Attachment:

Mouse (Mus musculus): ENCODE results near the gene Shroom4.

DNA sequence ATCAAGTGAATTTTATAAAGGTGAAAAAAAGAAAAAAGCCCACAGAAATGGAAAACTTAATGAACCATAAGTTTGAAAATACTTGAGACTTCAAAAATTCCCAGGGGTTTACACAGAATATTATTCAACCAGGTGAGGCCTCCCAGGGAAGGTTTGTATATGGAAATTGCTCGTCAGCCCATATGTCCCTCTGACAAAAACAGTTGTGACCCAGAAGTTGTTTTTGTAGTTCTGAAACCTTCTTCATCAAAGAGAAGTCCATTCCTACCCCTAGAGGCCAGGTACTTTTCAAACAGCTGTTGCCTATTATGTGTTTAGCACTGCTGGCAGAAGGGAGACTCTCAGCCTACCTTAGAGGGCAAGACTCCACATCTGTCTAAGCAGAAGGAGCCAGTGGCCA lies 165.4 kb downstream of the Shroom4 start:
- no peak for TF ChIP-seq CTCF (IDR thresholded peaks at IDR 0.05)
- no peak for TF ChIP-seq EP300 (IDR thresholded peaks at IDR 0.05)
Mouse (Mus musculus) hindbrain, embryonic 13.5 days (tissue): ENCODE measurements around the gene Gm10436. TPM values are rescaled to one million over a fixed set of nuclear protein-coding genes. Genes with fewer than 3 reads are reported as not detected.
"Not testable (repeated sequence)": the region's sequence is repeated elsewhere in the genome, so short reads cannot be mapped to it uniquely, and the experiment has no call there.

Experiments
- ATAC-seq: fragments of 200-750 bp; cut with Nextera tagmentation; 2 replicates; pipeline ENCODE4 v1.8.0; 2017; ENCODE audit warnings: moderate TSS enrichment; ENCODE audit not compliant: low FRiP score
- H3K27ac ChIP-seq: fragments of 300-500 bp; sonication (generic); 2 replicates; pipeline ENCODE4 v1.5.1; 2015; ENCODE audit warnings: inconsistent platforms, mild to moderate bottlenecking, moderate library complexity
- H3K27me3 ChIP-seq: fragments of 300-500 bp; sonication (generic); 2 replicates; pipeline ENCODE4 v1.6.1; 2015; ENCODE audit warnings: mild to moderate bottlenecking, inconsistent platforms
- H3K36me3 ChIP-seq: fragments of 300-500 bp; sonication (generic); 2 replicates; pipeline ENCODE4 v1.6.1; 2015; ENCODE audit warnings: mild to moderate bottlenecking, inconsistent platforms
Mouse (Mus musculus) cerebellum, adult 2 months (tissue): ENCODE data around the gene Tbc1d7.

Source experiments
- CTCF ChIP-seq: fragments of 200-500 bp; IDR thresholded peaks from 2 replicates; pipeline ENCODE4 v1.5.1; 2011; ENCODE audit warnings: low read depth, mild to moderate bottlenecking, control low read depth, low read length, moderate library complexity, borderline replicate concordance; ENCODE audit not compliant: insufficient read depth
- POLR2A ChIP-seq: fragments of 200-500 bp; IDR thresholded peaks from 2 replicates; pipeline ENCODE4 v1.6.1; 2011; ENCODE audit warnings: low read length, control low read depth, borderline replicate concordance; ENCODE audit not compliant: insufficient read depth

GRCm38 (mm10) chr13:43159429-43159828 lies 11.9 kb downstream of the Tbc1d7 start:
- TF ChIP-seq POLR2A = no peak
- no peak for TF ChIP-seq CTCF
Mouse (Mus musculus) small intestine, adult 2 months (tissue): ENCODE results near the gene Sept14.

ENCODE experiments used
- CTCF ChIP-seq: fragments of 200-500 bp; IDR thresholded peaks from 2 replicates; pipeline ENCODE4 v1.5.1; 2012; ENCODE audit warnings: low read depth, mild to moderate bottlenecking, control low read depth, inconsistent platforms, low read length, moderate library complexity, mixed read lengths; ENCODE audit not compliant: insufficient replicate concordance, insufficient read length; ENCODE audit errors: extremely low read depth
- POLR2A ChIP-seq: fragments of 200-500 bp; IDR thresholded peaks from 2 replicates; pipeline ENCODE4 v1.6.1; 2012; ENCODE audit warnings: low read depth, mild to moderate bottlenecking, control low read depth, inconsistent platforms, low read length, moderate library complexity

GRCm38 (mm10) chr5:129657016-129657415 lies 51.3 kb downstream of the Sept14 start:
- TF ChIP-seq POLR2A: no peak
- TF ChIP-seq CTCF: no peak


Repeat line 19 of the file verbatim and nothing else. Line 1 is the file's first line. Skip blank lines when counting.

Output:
Mouse (Mus musculus) small intestine, adult 2 months (tissue): ENCODE results near the gene Sept14.